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Spring Boot submit form tutorial

SpringBoot submit form tutorial shows how to submit a form in a Spring Boot application.

Spring is a popular Java application framework. Spring Boot is an effort to create stand-alone, production-grade Spring based applications with minimal effort.

Spring Boot submit form example

The following application contains a simple form. The data from a form is automatically inserted into a UI bean and is available for a view. Thymeleaf is used as a view engine.

pom.xml
src
├───main
│   ├───java
│   │   └───com
│   │       └───zetcode
│   │           │   Application.java
│   │           ├───bean
│   │           │       User.java
│   │           └───controller
│   │                   MyController.java
│   └───resources
│       └───templates
│               addUser.html
│               showMessage.html
└───test
    └───java

This is the project structure.

pom.xml
<?xml version="1.0" encoding="UTF-8"?>
<project xmlns="http://maven.apache.org/POM/4.0.0"
            xmlns:xsi="http://www.w3.org/2001/XMLSchema-instance"
            xsi:schemaLocation="http://maven.apache.org/POM/4.0.0
            http://maven.apache.org/xsd/maven-4.0.0.xsd">
    <modelVersion>4.0.0</modelVersion>

    <groupId>com.zetcode</groupId>
    <artifactId>SpringBootSubmitFormEx</artifactId>
    <version>1.0-SNAPSHOT</version>
    <packaging>jar</packaging>

    <properties>
        <project.build.sourceEncoding>UTF-8</project.build.sourceEncoding>
        <maven.compiler.source>11</maven.compiler.source>
        <maven.compiler.target>11</maven.compiler.target>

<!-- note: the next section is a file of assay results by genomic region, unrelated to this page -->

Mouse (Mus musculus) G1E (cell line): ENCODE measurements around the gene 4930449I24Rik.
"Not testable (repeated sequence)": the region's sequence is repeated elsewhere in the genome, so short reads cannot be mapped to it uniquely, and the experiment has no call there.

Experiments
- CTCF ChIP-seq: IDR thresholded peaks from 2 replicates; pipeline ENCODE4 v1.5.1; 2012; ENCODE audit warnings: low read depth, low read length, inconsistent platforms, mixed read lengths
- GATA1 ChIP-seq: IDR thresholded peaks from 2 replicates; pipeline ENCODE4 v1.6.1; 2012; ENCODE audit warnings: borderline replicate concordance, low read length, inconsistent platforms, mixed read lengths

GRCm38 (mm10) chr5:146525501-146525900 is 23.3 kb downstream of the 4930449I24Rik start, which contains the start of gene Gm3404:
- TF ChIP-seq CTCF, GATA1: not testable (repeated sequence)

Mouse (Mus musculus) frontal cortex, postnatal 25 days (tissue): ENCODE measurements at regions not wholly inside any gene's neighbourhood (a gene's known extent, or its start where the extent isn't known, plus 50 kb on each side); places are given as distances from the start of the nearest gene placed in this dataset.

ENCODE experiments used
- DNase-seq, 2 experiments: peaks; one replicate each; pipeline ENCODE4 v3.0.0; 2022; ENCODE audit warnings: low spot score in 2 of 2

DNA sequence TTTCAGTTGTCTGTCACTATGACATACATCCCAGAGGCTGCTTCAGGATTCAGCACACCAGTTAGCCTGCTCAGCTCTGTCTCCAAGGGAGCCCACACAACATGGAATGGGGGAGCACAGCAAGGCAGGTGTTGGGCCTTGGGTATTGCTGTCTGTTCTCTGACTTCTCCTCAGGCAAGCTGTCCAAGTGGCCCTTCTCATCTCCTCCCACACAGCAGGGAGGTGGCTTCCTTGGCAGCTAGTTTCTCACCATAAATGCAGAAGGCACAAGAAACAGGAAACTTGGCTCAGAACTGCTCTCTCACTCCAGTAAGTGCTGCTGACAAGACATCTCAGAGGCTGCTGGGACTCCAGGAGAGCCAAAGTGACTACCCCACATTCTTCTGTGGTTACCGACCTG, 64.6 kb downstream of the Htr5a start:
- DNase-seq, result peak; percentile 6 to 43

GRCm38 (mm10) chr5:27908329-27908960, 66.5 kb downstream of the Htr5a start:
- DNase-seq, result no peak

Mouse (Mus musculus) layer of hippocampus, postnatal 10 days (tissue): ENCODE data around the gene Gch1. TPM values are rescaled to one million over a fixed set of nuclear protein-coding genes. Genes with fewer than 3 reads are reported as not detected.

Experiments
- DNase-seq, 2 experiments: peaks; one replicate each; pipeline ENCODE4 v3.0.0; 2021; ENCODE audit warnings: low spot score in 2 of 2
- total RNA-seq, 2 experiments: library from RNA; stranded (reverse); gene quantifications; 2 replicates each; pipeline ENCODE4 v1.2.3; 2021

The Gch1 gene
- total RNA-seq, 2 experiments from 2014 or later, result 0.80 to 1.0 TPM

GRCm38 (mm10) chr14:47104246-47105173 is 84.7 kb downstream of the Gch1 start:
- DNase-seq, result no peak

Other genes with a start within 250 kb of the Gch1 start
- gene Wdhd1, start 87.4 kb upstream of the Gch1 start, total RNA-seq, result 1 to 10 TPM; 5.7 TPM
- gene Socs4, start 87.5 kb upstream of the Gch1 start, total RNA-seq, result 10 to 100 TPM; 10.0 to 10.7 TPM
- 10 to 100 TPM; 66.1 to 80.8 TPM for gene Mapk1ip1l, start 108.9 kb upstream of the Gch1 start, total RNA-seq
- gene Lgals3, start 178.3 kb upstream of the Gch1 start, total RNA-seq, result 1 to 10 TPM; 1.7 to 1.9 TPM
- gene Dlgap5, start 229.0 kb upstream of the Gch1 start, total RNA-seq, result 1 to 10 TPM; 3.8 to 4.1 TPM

</properties>

    <parent>
        <groupId>org.springframework.boot</groupId>
        <artifactId>spring-boot-starter-parent</artifactId>
        <version>2.1.0.RELEASE</version>
    </parent>

    <dependencies>

        <dependency>
            <groupId>org.springframework.boot</groupId>
            <artifactId>spring-boot-starter-web</artifactId>
        </dependency>

        <dependency>
            <groupId>org.springframework.boot</groupId>
            <artifactId>spring-boot-starter-thymeleaf</artifactId>
        </dependency>

    </dependencies>

    <build>
        <plugins>
            <plugin>
                <groupId>org.springframework.boot</groupId>
                <artifactId>spring-boot-maven-plugin</artifactId>
            </plugin>
        </plugins>
    </build>

</project>

This is the Maven build file. The spring-boot-starter-web is starter for building web, including RESTful, applications using Spring MVC. The spring-boot-starter-thymeleaf is a starter for the Thymeleaf engine. When Spring locates the dependency in the pom.xml, it automcatically configures Thymeleaf for us.

com/zetcode/bean/User.java
package com.zetcode.bean;

public class User {

    private String name;
    private String occupation;

    public String getName() {
        return name;
    }

    public void setName(String name) {
        this.name = name;
    }

    public String getOccupation() {
        return occupation;
    }

    public void setOccupation(String occupation) {
        this.occupation = occupation;
    }
}